What are my options for closing my insolvent business?

If your business has become insolvent and the decision has been made to close, then there are certain obligations that you should be aware of. The way you close your Limited Company will depend on the amount of assets (including cash in the bank) that your company has and also the amount of debt. Below are some of the options.

1. Instruct an Insolvency Practitioner to help organise a Company Voluntary Liquidation (CVL)

You can instruct an Insolvency Practitioner (IP) to help you close your business and deal with your creditors by way of a Company Voluntary Liquidation. You’ll need to have some money or assets that can be sold to pay the Insolvency Practitioner’s fees. The scale of fees charged by IPs can vary enormously and will of course be dictated by the scale and complexity of the business.

The remit of an IP is to sell any company assets, pay company creditors, deal with the affairs of your company and then close your company. They will also investigate your conduct as a Director and if you personally owe money to your Limited Company, they will pursue you for repayment of the loan to bring these funds back into the business to repay your creditors. Any debts that you owe personally, for example if you have given a personal guarantee to creditors, will still need to be paid by you. IP’s cannot get involved in assisting Directors with these problems as it represents a conflict of interest for them.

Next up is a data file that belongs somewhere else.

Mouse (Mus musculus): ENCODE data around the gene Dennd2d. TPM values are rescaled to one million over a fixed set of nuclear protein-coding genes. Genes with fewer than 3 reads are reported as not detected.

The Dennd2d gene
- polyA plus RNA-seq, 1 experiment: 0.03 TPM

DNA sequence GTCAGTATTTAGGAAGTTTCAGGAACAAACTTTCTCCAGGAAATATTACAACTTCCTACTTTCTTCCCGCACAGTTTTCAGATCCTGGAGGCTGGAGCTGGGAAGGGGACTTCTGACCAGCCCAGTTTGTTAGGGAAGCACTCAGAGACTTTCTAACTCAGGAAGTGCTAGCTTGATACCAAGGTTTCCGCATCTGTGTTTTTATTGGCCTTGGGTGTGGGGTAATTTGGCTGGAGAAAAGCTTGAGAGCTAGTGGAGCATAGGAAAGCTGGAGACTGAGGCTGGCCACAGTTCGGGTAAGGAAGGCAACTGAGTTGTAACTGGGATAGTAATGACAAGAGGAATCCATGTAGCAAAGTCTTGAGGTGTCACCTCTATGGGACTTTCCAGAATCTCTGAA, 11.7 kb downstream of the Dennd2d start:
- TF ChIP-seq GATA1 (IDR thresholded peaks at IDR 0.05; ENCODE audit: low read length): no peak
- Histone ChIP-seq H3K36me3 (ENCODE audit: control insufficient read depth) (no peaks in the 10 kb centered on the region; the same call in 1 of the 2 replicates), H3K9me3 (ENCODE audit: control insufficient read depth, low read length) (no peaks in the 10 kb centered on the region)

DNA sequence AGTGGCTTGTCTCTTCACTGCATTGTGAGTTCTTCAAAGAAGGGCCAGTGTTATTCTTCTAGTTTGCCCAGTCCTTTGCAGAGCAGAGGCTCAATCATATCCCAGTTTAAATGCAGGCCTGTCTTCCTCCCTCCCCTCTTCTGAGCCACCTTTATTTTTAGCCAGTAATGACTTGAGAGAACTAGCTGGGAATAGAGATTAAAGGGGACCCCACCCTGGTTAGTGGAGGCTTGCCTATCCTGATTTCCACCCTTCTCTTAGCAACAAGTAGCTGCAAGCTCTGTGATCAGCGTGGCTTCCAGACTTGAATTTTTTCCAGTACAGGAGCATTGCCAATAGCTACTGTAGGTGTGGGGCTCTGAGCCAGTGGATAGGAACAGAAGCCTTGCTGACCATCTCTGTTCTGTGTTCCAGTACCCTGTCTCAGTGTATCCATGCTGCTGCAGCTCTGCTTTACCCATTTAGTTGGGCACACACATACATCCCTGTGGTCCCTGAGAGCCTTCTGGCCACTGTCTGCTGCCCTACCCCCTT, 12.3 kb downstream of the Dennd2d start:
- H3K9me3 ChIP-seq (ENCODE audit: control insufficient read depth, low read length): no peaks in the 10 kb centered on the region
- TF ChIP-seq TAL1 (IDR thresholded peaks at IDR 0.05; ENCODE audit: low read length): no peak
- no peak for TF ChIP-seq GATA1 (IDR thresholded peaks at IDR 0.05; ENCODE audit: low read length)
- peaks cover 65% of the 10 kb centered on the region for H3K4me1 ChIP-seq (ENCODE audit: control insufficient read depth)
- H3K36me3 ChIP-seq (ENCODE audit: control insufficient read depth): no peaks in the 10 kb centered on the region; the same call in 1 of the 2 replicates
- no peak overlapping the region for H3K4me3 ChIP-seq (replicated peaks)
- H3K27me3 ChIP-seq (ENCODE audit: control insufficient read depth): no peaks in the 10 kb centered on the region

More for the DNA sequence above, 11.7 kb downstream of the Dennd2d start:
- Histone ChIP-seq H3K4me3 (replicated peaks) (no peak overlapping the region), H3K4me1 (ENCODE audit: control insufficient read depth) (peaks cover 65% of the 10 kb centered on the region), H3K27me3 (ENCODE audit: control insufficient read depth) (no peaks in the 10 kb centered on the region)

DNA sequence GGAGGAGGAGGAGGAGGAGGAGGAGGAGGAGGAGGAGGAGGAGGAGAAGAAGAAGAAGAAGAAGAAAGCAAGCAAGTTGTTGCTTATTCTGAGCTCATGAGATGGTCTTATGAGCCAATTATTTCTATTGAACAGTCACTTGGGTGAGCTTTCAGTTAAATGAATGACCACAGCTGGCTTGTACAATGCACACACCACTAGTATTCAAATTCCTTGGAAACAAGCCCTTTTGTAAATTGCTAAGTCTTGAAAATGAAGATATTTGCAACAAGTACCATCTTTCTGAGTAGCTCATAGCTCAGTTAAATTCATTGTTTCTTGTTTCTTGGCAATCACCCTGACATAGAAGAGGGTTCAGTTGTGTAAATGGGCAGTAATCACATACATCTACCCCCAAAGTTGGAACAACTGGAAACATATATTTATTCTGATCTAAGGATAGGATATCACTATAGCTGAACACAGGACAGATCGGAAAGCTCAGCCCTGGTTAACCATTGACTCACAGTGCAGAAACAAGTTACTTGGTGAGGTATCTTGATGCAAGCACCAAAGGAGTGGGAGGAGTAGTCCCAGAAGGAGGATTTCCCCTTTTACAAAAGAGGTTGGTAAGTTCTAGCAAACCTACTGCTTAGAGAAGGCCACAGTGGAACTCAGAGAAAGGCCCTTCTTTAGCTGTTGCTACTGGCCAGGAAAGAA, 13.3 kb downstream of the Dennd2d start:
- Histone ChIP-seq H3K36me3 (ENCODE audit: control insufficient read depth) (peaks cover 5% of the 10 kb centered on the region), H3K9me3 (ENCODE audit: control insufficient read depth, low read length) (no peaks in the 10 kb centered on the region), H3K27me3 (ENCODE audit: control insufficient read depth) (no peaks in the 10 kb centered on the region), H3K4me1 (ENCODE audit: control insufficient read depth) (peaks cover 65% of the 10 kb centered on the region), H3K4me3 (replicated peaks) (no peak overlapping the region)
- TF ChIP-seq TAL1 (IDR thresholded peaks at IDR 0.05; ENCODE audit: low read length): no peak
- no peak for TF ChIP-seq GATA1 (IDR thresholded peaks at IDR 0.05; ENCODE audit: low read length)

2. Strike Off

If your company is insolvent and it cannot afford to pay for liquidation, you can also consider striking off the company. This means that you make an application to Companies House to remove your company name from the register. In order to be eligible for strike off, your company must not have traded in the last 3 months. The Strike Off application (Form DS01) will cost you £10 and you can only apply once your company has stopped trading for three months. You need to send a copy of the application to any interested parties such as creditors, employees, HMRC, pension fund holders, shareholders and so on) within one week of sending it to Companies House.

Once your application to strike off is made it will be advertised (London Gazette, England and Wales) and as long as no one objects within 2 months, Companies House will record the dissolution on the register. This means that the company has been terminated as a legal entity and from the date of dissolution any of the assets of the company will become ‘Bona Vacantia’ and the title of the assets passes to the Crown, likewise the company bank account will be frozen and any credit balance passed to the Crown. Again, any debts that you are personally liable for, for example if you have given a personal guarantee, will still need to be paid by you even after your company is dissolved. It would require a Court Order to restore the Company to the register. If there are objections to the strike off, then the strike off process will be suspended for a minimum of 6 months or until the objection is withdrawn. It’s an offence to apply for strike off if the business isn’t eligible, so always seek advice before putting through an application.

3. Compulsory Liquidation

You can consider the Compulsory Liquidation option if your company doesn’t have enough money to employ an Insolvency Practitioner. As a Director, you can apply to the court to make a court order to wind up (make bankrupt) your company. This would require all directors to be in agreement. A creditor can also apply to the court if you owe them £750 or more; if this happens it’s known as a Winding Up Petition.

If you would like any more information, or to find out whether your Limited Company is insolvent, contact us and we will offer you a free consultation to discuss your business.

2018-05-09T11:23:18+00:00

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